Still Valued and Blessed Review

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This book is bursting with kindness. Its aim is to ‘highlight misconceptions about old age – from a biblical viewpoint’ and to ‘encourage older people, generally’.

Each chapter deals with a negative emotion – for example, regrets over past failures continues with relevant Bible passages and suggestions for addressing the situation and ends with prayer. The chapters are thoughtful and would help believers of any age. I found the title itself conflicting, because ‘still valued …’ has implications of ‘in spite of’, as with a car that has high mileage but is ‘still going well’. Yet God designed old age on purpose. His intention was that throughout our lives we would develop attributes and character that only come with a long life. God’s

purpose for older people was that they would become the elderhood of society. This is one of the reasons that we should rise in their presence (Leviticus 19.32). Pastor Coghlan acknowledges this when he writes: ‘Faithfully following Jesus will lead to acquiring great spiritual knowledge and wisdom. It is a call to respect older people. It is a call to value older people.’ So why do we not value old age and acknowledge the ‘elderhood’ of older people? Even worse, why do our seniors not see it themselves? Why the negative thinking
which this book so compassionately addresses? My research shows that it is ingrained, unrecognised, corrosive ageism. We have absorbed the world’s view of age, instead of the Bible’s. We look on the outer appearance instead of the inner and we do not give older people the position God intended. God’s design for older people and their purpose needs to be part of church teaching. All of us need to hear it. And seniors need to be intentionally released into the roles Pastor Coghlan mentions, such as mentoring, listening and teaching (see Paul’s advice to Timothy). ‘Look for the open windows,’ is the last sentence in the book’s narrative, but understanding God’s purpose means that, for His seniors, it is we who should be opening them.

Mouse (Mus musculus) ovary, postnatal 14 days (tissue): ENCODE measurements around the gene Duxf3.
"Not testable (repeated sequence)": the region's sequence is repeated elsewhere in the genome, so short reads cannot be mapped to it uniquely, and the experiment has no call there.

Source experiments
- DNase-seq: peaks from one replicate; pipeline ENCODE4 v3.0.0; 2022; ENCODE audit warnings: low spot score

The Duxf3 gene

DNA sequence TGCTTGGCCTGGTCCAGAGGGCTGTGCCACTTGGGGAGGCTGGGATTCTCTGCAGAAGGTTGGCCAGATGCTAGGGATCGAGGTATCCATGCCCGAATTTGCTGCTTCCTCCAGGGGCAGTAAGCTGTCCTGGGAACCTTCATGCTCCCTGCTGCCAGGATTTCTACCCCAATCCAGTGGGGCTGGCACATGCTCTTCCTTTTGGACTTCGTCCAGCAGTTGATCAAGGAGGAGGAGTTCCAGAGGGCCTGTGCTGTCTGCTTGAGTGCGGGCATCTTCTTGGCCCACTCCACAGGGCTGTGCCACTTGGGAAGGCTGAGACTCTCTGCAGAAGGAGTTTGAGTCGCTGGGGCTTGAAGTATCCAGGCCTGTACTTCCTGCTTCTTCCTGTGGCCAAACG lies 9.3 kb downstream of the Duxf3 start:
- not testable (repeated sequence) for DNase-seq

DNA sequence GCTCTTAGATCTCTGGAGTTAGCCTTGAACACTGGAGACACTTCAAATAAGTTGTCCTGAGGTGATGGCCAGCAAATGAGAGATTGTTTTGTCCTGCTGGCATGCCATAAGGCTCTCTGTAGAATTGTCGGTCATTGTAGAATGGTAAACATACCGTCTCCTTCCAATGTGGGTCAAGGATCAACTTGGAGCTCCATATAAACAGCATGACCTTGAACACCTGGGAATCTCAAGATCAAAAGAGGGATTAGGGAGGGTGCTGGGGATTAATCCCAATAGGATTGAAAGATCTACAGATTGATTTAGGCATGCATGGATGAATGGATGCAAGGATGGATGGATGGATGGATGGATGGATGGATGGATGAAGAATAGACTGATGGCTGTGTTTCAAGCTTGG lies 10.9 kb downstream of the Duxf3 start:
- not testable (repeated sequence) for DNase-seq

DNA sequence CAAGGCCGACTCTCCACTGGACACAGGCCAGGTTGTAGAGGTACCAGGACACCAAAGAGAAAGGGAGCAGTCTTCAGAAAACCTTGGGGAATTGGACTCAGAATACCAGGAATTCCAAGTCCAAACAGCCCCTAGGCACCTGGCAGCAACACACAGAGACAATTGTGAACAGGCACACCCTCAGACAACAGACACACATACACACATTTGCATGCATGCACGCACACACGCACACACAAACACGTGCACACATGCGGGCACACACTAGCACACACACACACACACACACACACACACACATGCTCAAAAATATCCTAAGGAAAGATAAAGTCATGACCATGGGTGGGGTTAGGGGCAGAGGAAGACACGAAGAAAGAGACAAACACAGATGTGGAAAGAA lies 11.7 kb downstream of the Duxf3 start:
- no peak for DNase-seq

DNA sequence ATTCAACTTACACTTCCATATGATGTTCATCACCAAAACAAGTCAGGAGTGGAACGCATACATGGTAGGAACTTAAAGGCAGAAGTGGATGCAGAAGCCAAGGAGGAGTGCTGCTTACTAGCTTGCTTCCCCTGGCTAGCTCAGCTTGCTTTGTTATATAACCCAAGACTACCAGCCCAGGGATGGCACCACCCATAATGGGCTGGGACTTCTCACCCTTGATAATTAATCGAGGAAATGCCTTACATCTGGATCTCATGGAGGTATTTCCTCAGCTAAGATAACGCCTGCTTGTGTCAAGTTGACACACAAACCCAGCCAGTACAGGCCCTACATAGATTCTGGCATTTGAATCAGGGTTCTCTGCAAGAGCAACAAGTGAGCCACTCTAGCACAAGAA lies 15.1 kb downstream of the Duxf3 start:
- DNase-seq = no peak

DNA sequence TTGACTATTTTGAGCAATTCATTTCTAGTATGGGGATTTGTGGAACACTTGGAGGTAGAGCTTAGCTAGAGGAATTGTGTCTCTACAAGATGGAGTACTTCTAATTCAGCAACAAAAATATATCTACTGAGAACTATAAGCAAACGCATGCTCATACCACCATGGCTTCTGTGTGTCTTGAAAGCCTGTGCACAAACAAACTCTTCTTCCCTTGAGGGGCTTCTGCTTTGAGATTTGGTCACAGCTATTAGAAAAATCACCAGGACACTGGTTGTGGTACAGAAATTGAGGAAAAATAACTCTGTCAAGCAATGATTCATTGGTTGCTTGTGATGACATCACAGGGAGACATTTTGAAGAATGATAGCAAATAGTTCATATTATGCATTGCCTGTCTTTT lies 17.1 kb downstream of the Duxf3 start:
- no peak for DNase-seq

Review was written by The Church’s Ageism

Louise Morse, media and communications manager for the Pilgrims’ Friend Society, a Christian
charity caring for older people. She is also a Cognitive Behavioural Therapist and author.

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